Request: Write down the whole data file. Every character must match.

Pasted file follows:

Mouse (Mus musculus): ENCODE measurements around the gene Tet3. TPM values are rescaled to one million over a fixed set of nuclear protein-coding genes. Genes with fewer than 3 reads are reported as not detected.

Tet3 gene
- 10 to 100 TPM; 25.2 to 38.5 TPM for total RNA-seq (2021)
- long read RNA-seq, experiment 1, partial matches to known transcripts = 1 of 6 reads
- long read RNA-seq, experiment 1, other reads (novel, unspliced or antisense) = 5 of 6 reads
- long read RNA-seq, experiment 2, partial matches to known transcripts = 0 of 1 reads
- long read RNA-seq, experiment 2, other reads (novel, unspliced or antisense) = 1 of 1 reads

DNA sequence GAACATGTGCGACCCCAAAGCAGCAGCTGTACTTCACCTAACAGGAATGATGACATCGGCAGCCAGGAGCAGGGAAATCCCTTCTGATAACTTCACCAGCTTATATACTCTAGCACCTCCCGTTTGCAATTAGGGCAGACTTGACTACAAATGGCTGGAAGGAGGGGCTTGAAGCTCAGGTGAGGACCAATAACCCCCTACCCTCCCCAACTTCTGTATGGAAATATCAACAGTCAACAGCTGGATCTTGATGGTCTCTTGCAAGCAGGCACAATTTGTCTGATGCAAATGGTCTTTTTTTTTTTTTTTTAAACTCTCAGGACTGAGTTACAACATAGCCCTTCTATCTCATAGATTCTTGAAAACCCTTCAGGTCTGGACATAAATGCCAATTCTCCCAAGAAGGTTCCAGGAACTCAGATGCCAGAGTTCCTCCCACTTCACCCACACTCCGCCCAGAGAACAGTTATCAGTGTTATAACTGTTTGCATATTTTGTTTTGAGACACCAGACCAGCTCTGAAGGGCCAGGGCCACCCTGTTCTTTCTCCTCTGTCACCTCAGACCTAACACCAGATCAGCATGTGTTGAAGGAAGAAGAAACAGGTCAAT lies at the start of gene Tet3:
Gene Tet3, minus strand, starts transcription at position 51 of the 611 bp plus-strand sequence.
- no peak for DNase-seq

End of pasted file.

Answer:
Mouse (Mus musculus): ENCODE measurements around the gene Tet3. TPM values are rescaled to one million over a fixed set of nuclear protein-coding genes. Genes with fewer than 3 reads are reported as not detected.

Tet3 gene
- 10 to 100 TPM; 25.2 to 38.5 TPM for total RNA-seq (2021)
- long read RNA-seq, experiment 1, partial matches to known transcripts = 1 of 6 reads
- long read RNA-seq, experiment 1, other reads (novel, unspliced or antisense) = 5 of 6 reads
- long read RNA-seq, experiment 2, partial matches to known transcripts = 0 of 1 reads
- long read RNA-seq, experiment 2, other reads (novel, unspliced or antisense) = 1 of 1 reads

DNA sequence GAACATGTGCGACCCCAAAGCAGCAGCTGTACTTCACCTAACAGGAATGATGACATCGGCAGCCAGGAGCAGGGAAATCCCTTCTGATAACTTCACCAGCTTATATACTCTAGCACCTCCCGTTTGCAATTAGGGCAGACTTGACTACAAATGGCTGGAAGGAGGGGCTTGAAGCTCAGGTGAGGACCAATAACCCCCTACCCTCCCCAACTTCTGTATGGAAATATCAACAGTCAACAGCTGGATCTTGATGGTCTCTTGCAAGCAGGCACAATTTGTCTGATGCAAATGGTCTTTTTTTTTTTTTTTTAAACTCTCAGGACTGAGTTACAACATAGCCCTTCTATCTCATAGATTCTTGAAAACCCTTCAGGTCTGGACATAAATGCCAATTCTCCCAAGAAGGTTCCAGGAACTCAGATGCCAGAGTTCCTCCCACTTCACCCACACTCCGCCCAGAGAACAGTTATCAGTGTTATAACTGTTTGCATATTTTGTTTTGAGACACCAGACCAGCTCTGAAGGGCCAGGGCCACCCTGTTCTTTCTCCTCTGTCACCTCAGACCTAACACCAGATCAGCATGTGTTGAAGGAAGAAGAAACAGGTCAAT lies at the start of gene Tet3:
Gene Tet3, minus strand, starts transcription at position 51 of the 611 bp plus-strand sequence.
- no peak for DNase-seq